Sunday, July 02, 2006

The Real World

I was just reading a Q&A in the Parade newspaper supplement that talked about Ryan Seacrest telling Simon Cowell that he doesn't live in the real world because he's so rich.

We hear that all the time. College students don't live in the "real world." Even though they are often exposed to more cultures and more temptations and opportunities than they may have at any other time of their lives. Rich people don't live in the "real world," even though their money doesn't insulate them from illness and death and business obstacles and emotional pain. Clergy, politicians, doctors, celebrities...all are accused of living somewhere that others, apparently, don't have access to. Some kind of bubble, I guess, or an alternate dimension.

It's not that the world is not "real." It's just different. Sometimes the accusation comes from jealousy, but mostly it seems to come from a perception that certain realms are immune from "the bad." That somehow, the single mother trying to support three kids on minimum wage is living a more "real" life than I am, with my creature comforts and financial security. But that's not a valid assertion to make, to anyone.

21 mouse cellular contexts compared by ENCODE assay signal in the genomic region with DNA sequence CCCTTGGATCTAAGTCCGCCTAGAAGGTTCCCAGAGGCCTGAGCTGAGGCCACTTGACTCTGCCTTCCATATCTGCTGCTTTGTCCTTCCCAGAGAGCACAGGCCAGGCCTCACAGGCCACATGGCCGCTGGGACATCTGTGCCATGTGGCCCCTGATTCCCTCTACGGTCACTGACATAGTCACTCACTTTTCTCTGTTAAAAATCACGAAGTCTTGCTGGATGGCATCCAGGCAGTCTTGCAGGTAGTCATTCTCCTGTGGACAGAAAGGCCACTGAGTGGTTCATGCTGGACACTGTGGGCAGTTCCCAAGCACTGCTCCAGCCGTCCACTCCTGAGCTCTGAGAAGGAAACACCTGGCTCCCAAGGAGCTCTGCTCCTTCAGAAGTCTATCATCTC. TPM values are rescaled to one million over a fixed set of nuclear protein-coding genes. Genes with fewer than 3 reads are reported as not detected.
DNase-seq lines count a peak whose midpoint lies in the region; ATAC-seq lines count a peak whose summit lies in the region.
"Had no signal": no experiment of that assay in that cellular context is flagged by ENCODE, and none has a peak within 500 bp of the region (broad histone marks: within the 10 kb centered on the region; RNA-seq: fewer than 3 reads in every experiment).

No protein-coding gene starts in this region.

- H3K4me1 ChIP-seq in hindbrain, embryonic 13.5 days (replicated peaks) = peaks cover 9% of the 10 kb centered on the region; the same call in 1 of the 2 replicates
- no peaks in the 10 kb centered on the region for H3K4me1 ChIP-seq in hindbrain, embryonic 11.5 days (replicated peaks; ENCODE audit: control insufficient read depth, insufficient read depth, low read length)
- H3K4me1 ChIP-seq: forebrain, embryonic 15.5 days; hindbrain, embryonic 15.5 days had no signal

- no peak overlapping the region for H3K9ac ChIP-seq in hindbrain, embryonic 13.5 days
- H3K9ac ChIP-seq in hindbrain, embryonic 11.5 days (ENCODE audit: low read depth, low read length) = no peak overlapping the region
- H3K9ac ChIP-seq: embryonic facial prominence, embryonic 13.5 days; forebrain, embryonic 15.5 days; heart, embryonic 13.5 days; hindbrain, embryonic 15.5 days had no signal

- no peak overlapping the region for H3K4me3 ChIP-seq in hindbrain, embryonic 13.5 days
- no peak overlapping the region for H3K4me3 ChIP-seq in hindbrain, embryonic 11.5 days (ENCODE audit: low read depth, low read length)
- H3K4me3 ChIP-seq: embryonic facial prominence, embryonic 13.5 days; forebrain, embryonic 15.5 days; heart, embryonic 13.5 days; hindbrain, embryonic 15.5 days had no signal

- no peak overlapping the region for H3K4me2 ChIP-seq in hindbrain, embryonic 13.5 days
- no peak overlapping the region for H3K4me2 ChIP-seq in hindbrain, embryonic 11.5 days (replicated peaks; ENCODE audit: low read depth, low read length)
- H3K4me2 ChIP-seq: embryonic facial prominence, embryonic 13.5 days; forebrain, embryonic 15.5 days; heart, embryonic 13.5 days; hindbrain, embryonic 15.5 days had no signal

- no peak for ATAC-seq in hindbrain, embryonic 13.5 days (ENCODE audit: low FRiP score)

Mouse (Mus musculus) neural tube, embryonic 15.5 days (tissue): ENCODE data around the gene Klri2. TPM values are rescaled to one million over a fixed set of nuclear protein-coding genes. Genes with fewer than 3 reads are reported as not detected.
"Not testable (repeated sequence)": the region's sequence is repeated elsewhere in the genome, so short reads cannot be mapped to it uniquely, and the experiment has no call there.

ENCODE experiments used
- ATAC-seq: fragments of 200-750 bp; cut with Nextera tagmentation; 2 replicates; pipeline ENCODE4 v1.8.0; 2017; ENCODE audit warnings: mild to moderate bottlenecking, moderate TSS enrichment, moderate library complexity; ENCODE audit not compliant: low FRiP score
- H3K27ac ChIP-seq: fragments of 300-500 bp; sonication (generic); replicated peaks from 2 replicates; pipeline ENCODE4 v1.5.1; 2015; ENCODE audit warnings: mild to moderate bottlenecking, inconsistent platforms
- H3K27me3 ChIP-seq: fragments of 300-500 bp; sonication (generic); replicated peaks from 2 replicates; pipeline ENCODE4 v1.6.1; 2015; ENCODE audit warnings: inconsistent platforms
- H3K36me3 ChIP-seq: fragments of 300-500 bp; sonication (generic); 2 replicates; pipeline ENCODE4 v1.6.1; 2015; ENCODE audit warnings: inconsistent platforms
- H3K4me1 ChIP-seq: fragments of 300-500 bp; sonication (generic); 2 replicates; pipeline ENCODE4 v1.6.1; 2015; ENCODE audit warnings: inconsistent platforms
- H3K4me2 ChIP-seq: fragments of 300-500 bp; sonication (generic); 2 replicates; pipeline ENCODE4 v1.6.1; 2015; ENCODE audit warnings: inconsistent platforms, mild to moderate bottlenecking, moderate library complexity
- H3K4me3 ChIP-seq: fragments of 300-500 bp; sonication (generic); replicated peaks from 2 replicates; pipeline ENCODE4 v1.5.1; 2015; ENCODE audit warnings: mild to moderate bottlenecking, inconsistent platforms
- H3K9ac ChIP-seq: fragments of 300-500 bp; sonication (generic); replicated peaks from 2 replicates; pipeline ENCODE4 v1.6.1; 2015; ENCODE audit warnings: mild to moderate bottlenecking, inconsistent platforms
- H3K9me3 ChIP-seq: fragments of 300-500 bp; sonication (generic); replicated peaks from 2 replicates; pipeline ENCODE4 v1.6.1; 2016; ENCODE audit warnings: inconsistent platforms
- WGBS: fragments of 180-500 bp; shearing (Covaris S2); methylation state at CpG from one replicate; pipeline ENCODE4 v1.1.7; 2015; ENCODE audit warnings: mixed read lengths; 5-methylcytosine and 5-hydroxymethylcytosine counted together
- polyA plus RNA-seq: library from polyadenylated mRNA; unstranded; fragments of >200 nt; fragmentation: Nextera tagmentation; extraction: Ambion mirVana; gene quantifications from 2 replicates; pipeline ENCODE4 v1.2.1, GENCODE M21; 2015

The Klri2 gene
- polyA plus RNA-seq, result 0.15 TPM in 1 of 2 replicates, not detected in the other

Totally unrelated comment:

I'm getting really tired of the "surrender" jokes made at France. It's been decades. Get over it!!!!!

2 comments:

Erica Orloff said...

Good point, Natalie. I think what wealth (or college life) affords you is escape from ADLs (activities of daily living). When most of us go on vacation, it's leaving the towels on the floor for housekeeping, fresh sheets on the hotel bed without having to do it, meals prepared without having to cook or clean up . . . and escape, usually, from the phone and the dog and the ADLs that exhaust the average mom, dad or employee. I think that's what is often meant, but you are of course correct it's no insulation from pain and death and heartache.

E

Natalie Damschroder said...

I hadn't thought about it that way, Erica. I was obviously looking in bigger terms. You're absolutely right that certain so-called rarified atmospheres can insulate us from the mundanities of real life, and that may be just how Seacrest meant it in that case. I don't think it's always meant like that, but I definitely have to change my thoughts on that one.

Thanks!

(OMG, Erica Orloff posted on my blog!!!!!!!!! Squeeeeeeeeeee!)